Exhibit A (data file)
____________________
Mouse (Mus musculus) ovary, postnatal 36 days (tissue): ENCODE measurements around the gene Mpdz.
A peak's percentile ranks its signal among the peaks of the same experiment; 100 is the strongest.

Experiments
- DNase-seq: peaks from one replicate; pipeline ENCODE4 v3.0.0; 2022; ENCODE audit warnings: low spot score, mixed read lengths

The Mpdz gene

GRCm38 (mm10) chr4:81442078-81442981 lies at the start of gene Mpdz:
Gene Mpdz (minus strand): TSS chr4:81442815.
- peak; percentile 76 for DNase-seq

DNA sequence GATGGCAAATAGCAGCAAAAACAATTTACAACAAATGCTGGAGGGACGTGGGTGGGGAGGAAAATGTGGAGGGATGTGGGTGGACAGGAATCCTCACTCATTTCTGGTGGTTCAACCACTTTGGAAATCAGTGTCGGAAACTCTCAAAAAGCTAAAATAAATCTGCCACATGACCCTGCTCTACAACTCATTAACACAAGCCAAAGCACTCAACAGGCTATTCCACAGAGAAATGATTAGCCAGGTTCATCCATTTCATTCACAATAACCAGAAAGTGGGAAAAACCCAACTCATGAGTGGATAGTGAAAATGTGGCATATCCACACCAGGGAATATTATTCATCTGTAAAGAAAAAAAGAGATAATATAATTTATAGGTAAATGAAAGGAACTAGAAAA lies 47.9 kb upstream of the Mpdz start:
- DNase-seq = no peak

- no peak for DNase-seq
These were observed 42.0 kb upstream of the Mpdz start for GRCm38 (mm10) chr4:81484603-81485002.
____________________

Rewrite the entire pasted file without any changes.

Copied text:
Mouse (Mus musculus) ovary, postnatal 36 days (tissue): ENCODE measurements around the gene Mpdz.
A peak's percentile ranks its signal among the peaks of the same experiment; 100 is the strongest.

Experiments
- DNase-seq: peaks from one replicate; pipeline ENCODE4 v3.0.0; 2022; ENCODE audit warnings: low spot score, mixed read lengths

The Mpdz gene

GRCm38 (mm10) chr4:81442078-81442981 lies at the start of gene Mpdz:
Gene Mpdz (minus strand): TSS chr4:81442815.
- peak; percentile 76 for DNase-seq

DNA sequence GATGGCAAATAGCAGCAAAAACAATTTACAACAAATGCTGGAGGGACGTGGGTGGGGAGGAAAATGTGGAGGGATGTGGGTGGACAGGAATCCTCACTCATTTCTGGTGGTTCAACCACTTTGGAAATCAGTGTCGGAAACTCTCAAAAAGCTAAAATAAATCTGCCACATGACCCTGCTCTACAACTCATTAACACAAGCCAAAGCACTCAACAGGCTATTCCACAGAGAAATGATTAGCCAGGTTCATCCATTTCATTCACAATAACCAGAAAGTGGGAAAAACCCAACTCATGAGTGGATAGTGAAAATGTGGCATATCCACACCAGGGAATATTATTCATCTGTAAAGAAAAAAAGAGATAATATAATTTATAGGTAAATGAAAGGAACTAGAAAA lies 47.9 kb upstream of the Mpdz start:
- DNase-seq = no peak

- no peak for DNase-seq
These were observed 42.0 kb upstream of the Mpdz start for GRCm38 (mm10) chr4:81484603-81485002.